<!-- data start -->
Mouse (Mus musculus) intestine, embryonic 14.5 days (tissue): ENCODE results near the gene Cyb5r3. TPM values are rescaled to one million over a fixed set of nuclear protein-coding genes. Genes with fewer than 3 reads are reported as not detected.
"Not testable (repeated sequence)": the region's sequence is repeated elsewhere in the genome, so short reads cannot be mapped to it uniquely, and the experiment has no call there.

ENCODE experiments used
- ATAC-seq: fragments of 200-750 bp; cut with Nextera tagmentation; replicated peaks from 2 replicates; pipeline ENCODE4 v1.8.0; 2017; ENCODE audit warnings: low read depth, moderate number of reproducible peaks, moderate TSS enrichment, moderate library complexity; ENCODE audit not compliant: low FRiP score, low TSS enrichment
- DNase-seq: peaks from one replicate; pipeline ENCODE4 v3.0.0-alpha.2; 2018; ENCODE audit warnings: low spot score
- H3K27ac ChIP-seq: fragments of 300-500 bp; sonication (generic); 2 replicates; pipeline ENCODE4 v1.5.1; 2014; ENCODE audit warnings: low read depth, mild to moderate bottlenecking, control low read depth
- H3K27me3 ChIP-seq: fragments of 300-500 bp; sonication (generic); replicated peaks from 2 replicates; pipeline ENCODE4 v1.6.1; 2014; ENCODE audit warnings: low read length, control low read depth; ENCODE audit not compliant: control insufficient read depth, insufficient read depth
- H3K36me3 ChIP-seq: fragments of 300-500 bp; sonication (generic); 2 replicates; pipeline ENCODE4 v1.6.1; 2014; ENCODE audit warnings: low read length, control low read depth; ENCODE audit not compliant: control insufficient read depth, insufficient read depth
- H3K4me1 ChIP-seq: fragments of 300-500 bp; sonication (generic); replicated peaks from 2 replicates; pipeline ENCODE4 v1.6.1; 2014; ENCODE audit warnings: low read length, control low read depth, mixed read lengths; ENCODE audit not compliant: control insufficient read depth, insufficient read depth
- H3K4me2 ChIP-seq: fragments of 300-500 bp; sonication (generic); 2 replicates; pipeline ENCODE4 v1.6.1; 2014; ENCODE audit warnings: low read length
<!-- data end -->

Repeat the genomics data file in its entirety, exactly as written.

Mouse (Mus musculus) intestine, embryonic 14.5 days (tissue): ENCODE results near the gene Cyb5r3. TPM values are rescaled to one million over a fixed set of nuclear protein-coding genes. Genes with fewer than 3 reads are reported as not detected.
"Not testable (repeated sequence)": the region's sequence is repeated elsewhere in the genome, so short reads cannot be mapped to it uniquely, and the experiment has no call there.

ENCODE experiments used
- ATAC-seq: fragments of 200-750 bp; cut with Nextera tagmentation; replicated peaks from 2 replicates; pipeline ENCODE4 v1.8.0; 2017; ENCODE audit warnings: low read depth, moderate number of reproducible peaks, moderate TSS enrichment, moderate library complexity; ENCODE audit not compliant: low FRiP score, low TSS enrichment
- DNase-seq: peaks from one replicate; pipeline ENCODE4 v3.0.0-alpha.2; 2018; ENCODE audit warnings: low spot score
- H3K27ac ChIP-seq: fragments of 300-500 bp; sonication (generic); 2 replicates; pipeline ENCODE4 v1.5.1; 2014; ENCODE audit warnings: low read depth, mild to moderate bottlenecking, control low read depth
- H3K27me3 ChIP-seq: fragments of 300-500 bp; sonication (generic); replicated peaks from 2 replicates; pipeline ENCODE4 v1.6.1; 2014; ENCODE audit warnings: low read length, control low read depth; ENCODE audit not compliant: control insufficient read depth, insufficient read depth
- H3K36me3 ChIP-seq: fragments of 300-500 bp; sonication (generic); 2 replicates; pipeline ENCODE4 v1.6.1; 2014; ENCODE audit warnings: low read length, control low read depth; ENCODE audit not compliant: control insufficient read depth, insufficient read depth
- H3K4me1 ChIP-seq: fragments of 300-500 bp; sonication (generic); replicated peaks from 2 replicates; pipeline ENCODE4 v1.6.1; 2014; ENCODE audit warnings: low read length, control low read depth, mixed read lengths; ENCODE audit not compliant: control insufficient read depth, insufficient read depth
- H3K4me2 ChIP-seq: fragments of 300-500 bp; sonication (generic); 2 replicates; pipeline ENCODE4 v1.6.1; 2014; ENCODE audit warnings: low read length